Zee Media Bureau
New Delhi: Researchers suggest that early prostate cancer testing on men in their late forties can predict nearly half of all prostate cancer deaths.
The study was carried out by researchers from Memorial Sloan-Kettering Cancer Center, New York, where they studied the medical records of 21,277 Swedish men aged 27 to 52 over a 30 year period.
They found that 10 percent of men who had the highest level of a protein known as prostate specific antigen (PSA), levels between the ages of 45 and 49 went on to account for 44 percent of all deaths from the disease.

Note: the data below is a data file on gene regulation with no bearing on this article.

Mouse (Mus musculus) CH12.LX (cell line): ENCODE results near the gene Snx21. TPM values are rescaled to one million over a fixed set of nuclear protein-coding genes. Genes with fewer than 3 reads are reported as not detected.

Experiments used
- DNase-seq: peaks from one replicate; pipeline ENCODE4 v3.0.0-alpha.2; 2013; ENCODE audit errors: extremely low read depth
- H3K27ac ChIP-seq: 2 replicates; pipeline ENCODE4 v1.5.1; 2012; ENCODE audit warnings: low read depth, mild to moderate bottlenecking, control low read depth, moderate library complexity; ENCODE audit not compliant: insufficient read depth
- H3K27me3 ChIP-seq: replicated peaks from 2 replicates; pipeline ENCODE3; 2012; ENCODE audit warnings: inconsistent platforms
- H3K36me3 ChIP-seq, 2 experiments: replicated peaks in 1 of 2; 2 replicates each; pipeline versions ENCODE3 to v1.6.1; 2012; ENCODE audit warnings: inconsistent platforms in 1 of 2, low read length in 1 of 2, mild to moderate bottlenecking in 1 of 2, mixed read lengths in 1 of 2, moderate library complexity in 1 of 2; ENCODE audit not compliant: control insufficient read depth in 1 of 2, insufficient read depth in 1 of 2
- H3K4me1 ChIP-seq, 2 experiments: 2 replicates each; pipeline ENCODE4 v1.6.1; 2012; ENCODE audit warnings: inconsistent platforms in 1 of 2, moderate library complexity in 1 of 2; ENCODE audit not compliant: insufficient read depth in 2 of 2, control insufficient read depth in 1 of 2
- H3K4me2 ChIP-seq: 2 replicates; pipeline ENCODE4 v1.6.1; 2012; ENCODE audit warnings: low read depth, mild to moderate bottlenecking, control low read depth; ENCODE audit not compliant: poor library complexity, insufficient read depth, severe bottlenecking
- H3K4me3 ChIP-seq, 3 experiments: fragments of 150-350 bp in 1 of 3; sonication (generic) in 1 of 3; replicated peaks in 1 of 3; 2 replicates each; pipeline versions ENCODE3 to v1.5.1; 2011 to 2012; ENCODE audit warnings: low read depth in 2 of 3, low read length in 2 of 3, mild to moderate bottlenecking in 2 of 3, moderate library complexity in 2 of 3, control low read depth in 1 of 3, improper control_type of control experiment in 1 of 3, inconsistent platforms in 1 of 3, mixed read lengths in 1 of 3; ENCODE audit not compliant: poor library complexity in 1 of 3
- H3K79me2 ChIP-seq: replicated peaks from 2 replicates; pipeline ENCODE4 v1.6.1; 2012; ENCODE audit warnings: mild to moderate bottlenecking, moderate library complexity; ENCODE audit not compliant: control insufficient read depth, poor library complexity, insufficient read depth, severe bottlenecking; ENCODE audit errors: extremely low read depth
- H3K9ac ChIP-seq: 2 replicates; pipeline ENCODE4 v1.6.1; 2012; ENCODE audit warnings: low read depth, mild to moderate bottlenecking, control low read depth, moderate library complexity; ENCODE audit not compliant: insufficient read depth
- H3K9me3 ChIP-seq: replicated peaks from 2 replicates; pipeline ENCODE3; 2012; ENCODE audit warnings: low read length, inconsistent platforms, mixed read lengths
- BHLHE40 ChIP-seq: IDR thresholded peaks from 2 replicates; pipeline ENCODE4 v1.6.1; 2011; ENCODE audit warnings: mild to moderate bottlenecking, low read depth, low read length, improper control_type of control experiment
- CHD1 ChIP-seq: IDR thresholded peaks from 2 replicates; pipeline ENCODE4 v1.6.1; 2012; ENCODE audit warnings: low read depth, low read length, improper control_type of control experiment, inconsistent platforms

The findings suggest that the use of this test, under which a doctor routinely test men for warning signs of prostate cancer by monitoring levels of PSA is still unreliable and conflicting because it does not directly detect cancer and can lead to patients receiving needless treatment.
Despite the uncertainties, the study shows that PSA screening programmes can “reduce the risk of over-diagnosis whilst still enabling early cancer detection for men at highest risk of death from prostate cancer", researchers reported in the British Medical Journal.
Whether PSA screening a good idea to can save lives is the important question, but further research is needed to provide the answer.